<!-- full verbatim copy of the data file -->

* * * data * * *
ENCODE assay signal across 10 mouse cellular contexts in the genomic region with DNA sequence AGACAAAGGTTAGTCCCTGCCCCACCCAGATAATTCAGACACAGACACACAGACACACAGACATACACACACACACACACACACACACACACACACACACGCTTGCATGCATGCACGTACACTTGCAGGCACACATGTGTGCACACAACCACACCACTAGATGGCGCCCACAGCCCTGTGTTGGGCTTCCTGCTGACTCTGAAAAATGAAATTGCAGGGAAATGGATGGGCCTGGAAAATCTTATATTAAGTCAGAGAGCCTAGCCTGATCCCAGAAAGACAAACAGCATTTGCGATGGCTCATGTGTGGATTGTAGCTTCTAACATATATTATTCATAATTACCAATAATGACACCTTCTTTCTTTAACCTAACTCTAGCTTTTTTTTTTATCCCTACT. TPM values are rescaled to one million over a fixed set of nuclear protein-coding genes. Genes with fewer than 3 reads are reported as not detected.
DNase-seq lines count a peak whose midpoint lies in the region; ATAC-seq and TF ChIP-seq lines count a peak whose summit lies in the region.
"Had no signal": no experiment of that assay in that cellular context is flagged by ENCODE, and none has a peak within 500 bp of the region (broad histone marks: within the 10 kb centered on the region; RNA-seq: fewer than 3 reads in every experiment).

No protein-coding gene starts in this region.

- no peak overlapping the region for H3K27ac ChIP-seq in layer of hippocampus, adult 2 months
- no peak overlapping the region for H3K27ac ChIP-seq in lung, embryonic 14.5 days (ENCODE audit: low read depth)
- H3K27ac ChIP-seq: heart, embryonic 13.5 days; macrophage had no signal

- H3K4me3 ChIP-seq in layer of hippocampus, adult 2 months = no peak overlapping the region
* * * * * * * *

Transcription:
ENCODE assay signal across 10 mouse cellular contexts in the genomic region with DNA sequence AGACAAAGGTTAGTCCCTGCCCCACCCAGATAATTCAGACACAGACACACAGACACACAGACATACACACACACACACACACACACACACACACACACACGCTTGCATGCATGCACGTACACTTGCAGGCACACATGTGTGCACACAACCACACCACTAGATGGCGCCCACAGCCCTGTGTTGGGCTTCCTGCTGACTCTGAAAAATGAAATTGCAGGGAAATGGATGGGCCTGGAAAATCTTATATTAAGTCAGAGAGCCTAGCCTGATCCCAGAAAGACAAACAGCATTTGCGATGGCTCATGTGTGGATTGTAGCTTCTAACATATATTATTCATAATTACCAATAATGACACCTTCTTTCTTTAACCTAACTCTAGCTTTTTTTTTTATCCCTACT. TPM values are rescaled to one million over a fixed set of nuclear protein-coding genes. Genes with fewer than 3 reads are reported as not detected.
DNase-seq lines count a peak whose midpoint lies in the region; ATAC-seq and TF ChIP-seq lines count a peak whose summit lies in the region.
"Had no signal": no experiment of that assay in that cellular context is flagged by ENCODE, and none has a peak within 500 bp of the region (broad histone marks: within the 10 kb centered on the region; RNA-seq: fewer than 3 reads in every experiment).

No protein-coding gene starts in this region.

- no peak overlapping the region for H3K27ac ChIP-seq in layer of hippocampus, adult 2 months
- no peak overlapping the region for H3K27ac ChIP-seq in lung, embryonic 14.5 days (ENCODE audit: low read depth)
- H3K27ac ChIP-seq: heart, embryonic 13.5 days; macrophage had no signal

- H3K4me3 ChIP-seq in layer of hippocampus, adult 2 months = no peak overlapping the region